Cromwell was dressed in black; he was lucky, the Duke thought angrily; he always dressed for a funeral, and if the King appeared in mourning for his dead wife, Cromwell would be correct. If he didn’t, he wouldn’t be noticed anyway. Norfolk had worried over what to wear; God knew what Henry’s reaction might suddenly be …. the man or woman who showed gaiety that day might find those terrible little eyes fixed on them in anger, and God, how that anger was dreaded! Or if they chose mourning colors and put on long faces, they might find they’d been expected to rejoice. The Duke cursed and chose doublet and hose of a very dark red, with a black feather in his cap, and hoped for the best.

On seeing Henry, “Norfolk forgot the precautionary black feather in his cap, and thanked God he had chosen red. The King was dressed from head to foot in brilliant yellow.” Notably, the King is clearly in the lead here — one of the few works in which Henry is the undoubted sole instigator of the yellow clothing. As the celebration progresses, it’s clear that Anne is feeling extremely insecure and she keeps asking Henry if he’s really happy, while reflecting that she should feel confident that he is, considering the “outrageous dress” she’s wearing. Queen Anne may be wearing “yelowe for mournyng” but she’s tired, tense and certainly not happy about it.

This is as close as the fictional Anne ever gets to setting aside the yellow dress — at least, while Henry is still wearing his yellow outfit. It’s one of the stranger developments in Anne fiction that while Henry is frequently given the grace of weeping at Catherine’s death, or is at least shown treating the occasion with a sense of decorum, Anne never gets a similar reprieve. At best, she gets a few weak excuses about how yellow is really, truly a mourning colour in France (or is it Spain?), at worst she’s dancing the night away while a shocked Henry slinks off to mourn his first wife and re-evaluate his opinion of the second one. Never, ever is Henry the one rejoicing while Anne is nowhere to be found — and all this in spite of the fact that Chapuys himself never said a word about her; that, as far as his letter describing the occasion was concerned, she may as well not have been there.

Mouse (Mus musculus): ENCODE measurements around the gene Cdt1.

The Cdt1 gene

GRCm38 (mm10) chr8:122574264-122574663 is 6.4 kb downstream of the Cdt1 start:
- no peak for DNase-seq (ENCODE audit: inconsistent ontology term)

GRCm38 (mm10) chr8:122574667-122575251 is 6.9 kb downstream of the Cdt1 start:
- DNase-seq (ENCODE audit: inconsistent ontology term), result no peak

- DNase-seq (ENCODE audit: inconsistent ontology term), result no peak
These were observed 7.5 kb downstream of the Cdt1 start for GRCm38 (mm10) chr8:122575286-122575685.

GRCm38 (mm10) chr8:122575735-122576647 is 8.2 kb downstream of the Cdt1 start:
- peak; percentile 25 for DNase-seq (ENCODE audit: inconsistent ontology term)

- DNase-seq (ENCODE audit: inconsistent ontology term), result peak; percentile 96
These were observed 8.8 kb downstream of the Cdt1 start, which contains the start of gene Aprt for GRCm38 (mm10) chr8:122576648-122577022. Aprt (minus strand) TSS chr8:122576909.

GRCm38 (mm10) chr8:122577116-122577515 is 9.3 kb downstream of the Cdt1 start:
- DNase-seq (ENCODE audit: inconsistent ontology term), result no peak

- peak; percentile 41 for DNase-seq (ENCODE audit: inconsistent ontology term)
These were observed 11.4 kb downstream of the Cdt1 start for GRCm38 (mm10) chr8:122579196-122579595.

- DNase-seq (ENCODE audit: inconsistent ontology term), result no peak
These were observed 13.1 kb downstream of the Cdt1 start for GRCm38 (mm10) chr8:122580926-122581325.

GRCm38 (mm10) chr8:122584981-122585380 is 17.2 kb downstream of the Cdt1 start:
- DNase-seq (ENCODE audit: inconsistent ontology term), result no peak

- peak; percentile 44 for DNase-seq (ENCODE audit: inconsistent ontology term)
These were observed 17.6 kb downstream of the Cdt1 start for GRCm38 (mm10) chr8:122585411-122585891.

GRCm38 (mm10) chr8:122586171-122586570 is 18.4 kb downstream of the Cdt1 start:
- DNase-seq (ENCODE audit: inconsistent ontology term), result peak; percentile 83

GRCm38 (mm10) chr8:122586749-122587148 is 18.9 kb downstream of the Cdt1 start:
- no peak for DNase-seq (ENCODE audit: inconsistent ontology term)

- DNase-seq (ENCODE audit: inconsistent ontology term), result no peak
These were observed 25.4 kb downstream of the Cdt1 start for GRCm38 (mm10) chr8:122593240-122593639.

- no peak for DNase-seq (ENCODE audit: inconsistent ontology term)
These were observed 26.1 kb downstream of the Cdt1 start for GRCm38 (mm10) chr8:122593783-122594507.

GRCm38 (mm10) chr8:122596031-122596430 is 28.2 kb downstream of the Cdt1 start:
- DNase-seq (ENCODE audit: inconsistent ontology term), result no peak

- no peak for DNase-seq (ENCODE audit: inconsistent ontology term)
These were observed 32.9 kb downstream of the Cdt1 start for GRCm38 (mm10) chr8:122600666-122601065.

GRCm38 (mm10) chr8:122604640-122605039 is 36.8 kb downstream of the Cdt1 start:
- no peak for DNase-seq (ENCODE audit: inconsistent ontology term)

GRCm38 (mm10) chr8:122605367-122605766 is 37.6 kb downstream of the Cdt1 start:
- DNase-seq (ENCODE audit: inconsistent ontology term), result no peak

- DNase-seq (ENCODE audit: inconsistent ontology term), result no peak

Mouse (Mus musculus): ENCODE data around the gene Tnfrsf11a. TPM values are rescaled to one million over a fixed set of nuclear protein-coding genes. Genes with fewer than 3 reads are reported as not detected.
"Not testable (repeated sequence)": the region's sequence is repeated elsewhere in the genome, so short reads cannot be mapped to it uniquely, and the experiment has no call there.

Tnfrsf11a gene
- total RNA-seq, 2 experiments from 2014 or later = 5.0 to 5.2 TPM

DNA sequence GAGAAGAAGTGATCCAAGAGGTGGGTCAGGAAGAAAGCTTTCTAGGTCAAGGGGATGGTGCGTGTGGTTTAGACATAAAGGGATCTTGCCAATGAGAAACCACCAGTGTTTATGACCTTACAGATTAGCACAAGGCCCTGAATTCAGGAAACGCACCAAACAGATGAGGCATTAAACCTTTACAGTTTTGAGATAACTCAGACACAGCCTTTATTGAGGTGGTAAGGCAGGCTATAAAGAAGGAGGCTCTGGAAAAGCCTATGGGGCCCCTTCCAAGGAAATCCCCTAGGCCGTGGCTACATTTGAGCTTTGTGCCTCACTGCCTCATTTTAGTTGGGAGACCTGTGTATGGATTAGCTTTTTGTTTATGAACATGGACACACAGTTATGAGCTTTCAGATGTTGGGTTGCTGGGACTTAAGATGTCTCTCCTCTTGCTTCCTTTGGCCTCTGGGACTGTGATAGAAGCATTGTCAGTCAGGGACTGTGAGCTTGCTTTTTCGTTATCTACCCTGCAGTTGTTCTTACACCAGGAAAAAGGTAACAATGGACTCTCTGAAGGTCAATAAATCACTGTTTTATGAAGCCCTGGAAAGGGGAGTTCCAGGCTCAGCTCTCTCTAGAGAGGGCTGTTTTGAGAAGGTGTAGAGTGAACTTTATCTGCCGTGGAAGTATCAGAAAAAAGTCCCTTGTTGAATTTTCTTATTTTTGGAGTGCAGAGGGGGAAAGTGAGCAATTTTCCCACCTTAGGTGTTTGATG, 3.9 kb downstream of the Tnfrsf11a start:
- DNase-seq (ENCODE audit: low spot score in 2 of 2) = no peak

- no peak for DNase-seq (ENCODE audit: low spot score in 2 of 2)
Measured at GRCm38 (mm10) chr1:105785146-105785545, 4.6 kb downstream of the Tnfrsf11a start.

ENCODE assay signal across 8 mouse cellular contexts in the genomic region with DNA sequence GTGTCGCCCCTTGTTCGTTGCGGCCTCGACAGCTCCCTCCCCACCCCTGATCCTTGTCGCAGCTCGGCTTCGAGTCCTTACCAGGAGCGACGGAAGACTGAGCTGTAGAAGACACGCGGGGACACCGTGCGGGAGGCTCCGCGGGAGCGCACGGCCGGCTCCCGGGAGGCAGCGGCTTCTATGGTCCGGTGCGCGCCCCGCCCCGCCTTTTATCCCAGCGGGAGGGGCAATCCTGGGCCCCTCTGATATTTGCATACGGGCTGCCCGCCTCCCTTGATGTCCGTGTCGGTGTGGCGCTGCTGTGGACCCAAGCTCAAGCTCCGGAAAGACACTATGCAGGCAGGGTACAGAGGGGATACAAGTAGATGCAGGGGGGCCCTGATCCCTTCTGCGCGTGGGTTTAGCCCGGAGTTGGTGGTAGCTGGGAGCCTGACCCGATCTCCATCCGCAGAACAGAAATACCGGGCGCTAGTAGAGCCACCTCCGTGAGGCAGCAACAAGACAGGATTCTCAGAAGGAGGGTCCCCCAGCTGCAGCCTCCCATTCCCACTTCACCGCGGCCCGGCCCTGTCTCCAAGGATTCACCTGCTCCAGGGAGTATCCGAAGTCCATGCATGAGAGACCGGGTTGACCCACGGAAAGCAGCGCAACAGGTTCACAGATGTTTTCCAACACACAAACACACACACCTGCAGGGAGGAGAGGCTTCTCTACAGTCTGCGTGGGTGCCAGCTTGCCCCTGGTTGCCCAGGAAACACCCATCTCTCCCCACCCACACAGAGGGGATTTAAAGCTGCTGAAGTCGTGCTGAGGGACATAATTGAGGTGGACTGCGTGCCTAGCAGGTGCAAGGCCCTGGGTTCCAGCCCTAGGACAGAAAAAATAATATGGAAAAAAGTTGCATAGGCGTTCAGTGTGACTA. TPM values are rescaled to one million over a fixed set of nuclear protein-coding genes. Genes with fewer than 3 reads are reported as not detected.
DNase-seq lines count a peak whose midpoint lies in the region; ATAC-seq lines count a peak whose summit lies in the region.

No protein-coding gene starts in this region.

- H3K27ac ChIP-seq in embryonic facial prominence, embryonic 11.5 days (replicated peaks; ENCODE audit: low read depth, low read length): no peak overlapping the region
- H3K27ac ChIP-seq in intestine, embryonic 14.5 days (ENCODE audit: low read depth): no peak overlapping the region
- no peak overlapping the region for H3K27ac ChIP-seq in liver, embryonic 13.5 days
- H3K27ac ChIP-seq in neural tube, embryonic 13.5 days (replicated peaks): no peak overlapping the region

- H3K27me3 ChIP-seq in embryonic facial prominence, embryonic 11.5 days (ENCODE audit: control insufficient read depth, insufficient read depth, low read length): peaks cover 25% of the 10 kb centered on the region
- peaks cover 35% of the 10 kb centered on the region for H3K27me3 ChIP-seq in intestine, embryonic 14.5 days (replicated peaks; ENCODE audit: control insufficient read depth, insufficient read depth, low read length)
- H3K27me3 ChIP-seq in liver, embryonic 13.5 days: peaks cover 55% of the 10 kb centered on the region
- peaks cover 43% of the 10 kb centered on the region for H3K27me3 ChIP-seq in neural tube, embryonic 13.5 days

This isn’t to say that the books have it all wrong and that Anne was never there. Certainly it isn’t to say that she was secretly mournful; she would have had every reason to be happy that Catherine was dead — if nothing else, it meant that a huge political obstacle was removed. She may well have done as a few books suggest, and worn yellow to flatter Henry. But if her most devoted enemy says that her husband, and not she, was the one who peacocked around in yellow when his first wife died, it might be worthwhile to take him at his word. A novelist who really wants to be different need do no more than follow Chapuys to the letter and keep Anne away from the scene altogether.

From → Essays